At the back of the hill

Warning: If you stay here long enough you will gain weight! Grazing here strongly suggests that you are either omnivorous, or a glutton. And you might like cheese-doodles.
BTW: I'm presently searching for another person who likes cheese-doodles.
Please form a caseophilic line to the right. Thank you.

Wednesday, March 13, 2013


It was a sunny day when she saw the unicorns. They were at the far end of a forest glade, grazing among the grasses. Dappled with light and shadow, from the bright rays broken by the leafy boughs. At first she didn't recognize them for what they were, assuming them to be foals from the farm beyond the trees. Not until she saw the jagged spike that projected from each head did she realize that these were the beasts of which she had dreamed since childhood. When they looked up at her, it seemed threatening. Each horn could pierce her through, with room to spare.
And they did not look friendly.
Angry red eyes.

She woke up drenched in sweat. What an unsettling dream! She had not had it often in the past few years, it was something that had faded with the onset of adolescence. Her mother's friend had first told her about the unicorns, and warned her that wild animals reacted aggressively when disturbed, more so when they were armed. And mythological creatures were not limited by normal behavioural patterns. They could often be illogically violent.

When she was twelve years old, she read that unicorns were symbols of female virtues like chastity, innocence, and remarkably passive stupidity. How odd that so many little girls fantasized about them! She would much rather have sword-wielding troll-maidens inhabit her dreams, cleaving skulls and feasting after battle. But those never showed up, and instead the unicorns paid visits. Night time was exciting; you never knew what would happen in your head.

After her first menstruation they stopped coming. She was glad. Growing up meant the absence of savage beasts.

In high school she discovered Lord of the Rings, and also quickly found out that long hero epics are virtually unreadable. The three volume set gathered dust, while she devoured Science Fiction. Robert Heinlein -- a good writer until Stranger In A Strange Land, which marked the bend around which his writing went south -- and Asimov, who was a more readable author when he simply explained scientific matters; his Foundation Series was virtually indigestible. Arthur C. Clarke was often amusing. The darkness of Philip K. Dick crept into corners of the mind, and prompted odd fantasies.
L. Ron Hubbard wrote garbage. Let us not mention him.
Anything with heroes generally speaking stank.
Magic fantasy fiction nauseated her.
Too many damned unicorns.
Or symbols of such.

What really appealed to her were the garish covers of the magazines stacked in her mother's friends garage. Rocket ships, breasts, and foreign planets. Whenever her mother and Herman went out to dinner together, she'd stay at the house, and spend hours reading short stories that featured giant spiders, slimy superbrains, aliens baffled by the peculiarities of homo sapiens. As long as one of the characters reacted with misplaced curiosity (which got them into trouble), or stubborn indignation (which got them into trouble), she would enjoy the story.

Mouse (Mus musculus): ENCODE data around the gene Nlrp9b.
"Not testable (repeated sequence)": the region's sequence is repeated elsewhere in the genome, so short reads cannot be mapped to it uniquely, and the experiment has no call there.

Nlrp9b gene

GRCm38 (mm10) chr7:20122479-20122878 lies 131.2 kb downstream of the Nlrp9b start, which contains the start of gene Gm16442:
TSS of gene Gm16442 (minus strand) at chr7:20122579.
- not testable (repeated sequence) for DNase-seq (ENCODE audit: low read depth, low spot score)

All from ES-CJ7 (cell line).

She did not like tales that mentioned love or sex. Most Sci-Fi authors were males, of course, and she suspected that they were like the geeks and nerds at school for whom sex was both an academic exercise and entirely imaginary. Far better that such people NOT write about breasts! Or any other part of the body. All their conceptions were entirely divorced from reality, and their whimpering desperation shone through in every feverish erotic passage. Sci-Fi authors should never speak of sexual matters, but stick to sober straightforward stargazy narrative.
Only write about what you know!

Her mother often went out to dinner with Herman. They had known each other a long time, and she suspected that those two actually liked each other, rather than just being in a state of perpetual rut. She didn't quite understand the attraction, as her mother loved romance novels and had a sappy sense of humour, whereas the "friend" seemed more into texts that involved nuts and bolts and space aliens. Serious stuff, which required an active mind. The Sci-Fi mags were piled right next to Popular Mechanics and Scientific American. He'd been reading such things for decades.

It was a story by Harlan Ellison that made her dream of the unicorns again. She had found it by looking for Samuel Delaney at the public library, and the anthology she borrowed included several other authors, including Theodore Sturgeon, Cordwainer Smith, Roger Zelazny, and others. Naturally she read the entire volume.
What better way to spend an afternoon away from school?

Summer break was the perfect time to just laze about reading.
But being threatened by rampaging unicorns was no fun.
Why did some authors even mention crap like that?

It was far better to have someone else deal with those horrible creatures, someone with a sword or a voltron blaster. A man with an excess of male hormones; hot, sweaty, and inspired to show off how gallant he was. It had to be totally ferocious, and blood would spatter everywhere. She planned to stay inside while that went on, with a book and a big bag of chips.
Safely elsewhere from the violence and vulgar male posturing.
If he survived the epic battle, she might kiss him.
She hoped he was also fairly intelligent.
It would make him bearable.

She really liked her mother's friend Herman. He would have made a good unicorn slayer. Pity he was already taken.

NOTE: Readers may contact me directly:
All correspondence will be kept in confidence.



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